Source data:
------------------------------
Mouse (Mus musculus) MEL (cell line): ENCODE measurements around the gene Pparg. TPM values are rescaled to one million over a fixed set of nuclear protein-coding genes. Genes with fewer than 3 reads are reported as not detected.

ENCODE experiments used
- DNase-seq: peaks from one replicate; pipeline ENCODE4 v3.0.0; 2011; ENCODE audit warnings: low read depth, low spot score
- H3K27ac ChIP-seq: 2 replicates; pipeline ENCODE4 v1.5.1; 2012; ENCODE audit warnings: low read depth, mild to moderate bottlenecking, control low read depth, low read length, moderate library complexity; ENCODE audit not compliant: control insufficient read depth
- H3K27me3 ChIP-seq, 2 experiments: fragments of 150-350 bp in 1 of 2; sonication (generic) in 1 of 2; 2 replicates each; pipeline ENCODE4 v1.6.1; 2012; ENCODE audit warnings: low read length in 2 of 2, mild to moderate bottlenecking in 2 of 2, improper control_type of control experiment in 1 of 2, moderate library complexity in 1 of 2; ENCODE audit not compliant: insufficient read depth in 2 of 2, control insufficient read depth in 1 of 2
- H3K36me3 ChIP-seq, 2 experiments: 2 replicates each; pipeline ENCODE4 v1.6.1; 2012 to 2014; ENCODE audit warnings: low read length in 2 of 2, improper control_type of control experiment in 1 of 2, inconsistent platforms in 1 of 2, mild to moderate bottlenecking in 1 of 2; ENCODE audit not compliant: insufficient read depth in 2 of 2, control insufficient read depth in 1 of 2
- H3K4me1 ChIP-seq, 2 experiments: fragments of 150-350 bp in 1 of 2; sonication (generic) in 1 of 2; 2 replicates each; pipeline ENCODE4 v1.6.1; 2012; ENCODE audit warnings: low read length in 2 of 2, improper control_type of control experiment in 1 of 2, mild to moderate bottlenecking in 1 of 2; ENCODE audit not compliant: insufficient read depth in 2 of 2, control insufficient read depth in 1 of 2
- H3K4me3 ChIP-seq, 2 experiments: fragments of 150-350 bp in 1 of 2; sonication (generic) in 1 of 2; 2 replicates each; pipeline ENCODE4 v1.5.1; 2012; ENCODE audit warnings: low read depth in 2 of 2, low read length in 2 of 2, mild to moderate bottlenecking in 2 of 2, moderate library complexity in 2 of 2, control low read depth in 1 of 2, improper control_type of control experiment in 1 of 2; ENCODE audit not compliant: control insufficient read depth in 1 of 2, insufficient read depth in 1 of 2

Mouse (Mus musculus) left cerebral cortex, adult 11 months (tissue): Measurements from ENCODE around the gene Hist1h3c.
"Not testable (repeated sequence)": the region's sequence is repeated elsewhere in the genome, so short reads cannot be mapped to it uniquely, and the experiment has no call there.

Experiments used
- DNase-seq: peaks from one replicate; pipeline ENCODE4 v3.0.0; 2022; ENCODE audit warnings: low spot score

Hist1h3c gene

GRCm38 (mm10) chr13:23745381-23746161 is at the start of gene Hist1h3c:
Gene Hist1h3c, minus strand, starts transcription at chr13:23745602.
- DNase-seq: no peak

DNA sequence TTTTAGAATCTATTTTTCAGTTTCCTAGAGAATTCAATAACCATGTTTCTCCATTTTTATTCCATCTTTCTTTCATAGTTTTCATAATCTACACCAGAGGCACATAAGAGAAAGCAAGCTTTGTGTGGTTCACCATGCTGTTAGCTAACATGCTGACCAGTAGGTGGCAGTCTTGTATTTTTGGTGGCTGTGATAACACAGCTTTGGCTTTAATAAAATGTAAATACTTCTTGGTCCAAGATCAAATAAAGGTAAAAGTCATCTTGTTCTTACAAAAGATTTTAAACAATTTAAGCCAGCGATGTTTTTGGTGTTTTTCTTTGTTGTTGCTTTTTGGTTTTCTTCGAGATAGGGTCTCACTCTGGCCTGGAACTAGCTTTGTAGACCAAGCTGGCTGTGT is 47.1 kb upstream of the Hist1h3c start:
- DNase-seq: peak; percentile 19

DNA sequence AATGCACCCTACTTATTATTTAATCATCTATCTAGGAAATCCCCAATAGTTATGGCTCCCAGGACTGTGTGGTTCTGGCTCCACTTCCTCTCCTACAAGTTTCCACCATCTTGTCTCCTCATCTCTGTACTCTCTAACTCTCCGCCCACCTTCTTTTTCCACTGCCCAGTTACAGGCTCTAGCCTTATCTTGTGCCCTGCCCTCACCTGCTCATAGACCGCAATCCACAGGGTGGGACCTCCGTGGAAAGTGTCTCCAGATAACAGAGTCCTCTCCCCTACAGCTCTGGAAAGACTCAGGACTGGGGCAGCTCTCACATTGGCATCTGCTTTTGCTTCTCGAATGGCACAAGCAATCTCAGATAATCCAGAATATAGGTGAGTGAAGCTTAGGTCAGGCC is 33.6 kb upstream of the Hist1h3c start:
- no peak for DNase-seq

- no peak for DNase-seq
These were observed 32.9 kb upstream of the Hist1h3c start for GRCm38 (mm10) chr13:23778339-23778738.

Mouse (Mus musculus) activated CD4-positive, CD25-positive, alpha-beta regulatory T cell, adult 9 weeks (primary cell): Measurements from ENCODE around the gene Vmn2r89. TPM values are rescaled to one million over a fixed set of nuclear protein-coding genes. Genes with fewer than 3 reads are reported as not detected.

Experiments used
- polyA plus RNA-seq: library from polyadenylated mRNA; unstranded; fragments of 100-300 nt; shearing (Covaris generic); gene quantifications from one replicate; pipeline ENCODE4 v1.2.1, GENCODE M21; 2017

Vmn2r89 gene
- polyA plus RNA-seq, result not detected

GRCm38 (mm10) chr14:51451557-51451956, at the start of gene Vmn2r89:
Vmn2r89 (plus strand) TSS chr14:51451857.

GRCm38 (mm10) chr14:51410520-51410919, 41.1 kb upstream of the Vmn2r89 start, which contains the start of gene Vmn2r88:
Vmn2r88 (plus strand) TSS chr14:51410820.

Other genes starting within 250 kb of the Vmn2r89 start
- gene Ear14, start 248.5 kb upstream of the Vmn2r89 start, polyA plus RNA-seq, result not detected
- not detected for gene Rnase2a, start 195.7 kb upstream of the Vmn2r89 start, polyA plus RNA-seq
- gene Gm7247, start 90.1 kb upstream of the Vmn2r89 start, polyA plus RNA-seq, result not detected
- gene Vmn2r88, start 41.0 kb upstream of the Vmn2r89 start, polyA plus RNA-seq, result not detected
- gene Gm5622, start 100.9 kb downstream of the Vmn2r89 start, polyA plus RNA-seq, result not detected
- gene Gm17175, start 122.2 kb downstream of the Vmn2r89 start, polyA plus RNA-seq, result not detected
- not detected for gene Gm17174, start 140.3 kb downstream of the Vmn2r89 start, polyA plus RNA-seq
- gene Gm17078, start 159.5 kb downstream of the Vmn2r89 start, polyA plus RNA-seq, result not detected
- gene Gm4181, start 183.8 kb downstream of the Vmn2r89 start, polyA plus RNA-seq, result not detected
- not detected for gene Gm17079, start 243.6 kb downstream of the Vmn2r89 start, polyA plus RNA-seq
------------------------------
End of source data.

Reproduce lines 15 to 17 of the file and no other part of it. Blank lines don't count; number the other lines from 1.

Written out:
Gene Hist1h3c, minus strand, starts transcription at chr13:23745602.
- DNase-seq: no peak

DNA sequence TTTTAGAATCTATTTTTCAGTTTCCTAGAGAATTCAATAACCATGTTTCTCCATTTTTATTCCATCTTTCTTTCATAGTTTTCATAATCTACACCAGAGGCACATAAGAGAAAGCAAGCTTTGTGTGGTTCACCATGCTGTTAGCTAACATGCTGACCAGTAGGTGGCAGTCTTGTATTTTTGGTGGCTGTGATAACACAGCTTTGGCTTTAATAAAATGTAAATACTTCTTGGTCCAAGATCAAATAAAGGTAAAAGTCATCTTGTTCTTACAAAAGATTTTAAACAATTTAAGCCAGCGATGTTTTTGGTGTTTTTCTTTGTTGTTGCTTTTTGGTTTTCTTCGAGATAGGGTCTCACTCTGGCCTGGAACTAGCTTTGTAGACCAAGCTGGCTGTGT is 47.1 kb upstream of the Hist1h3c start: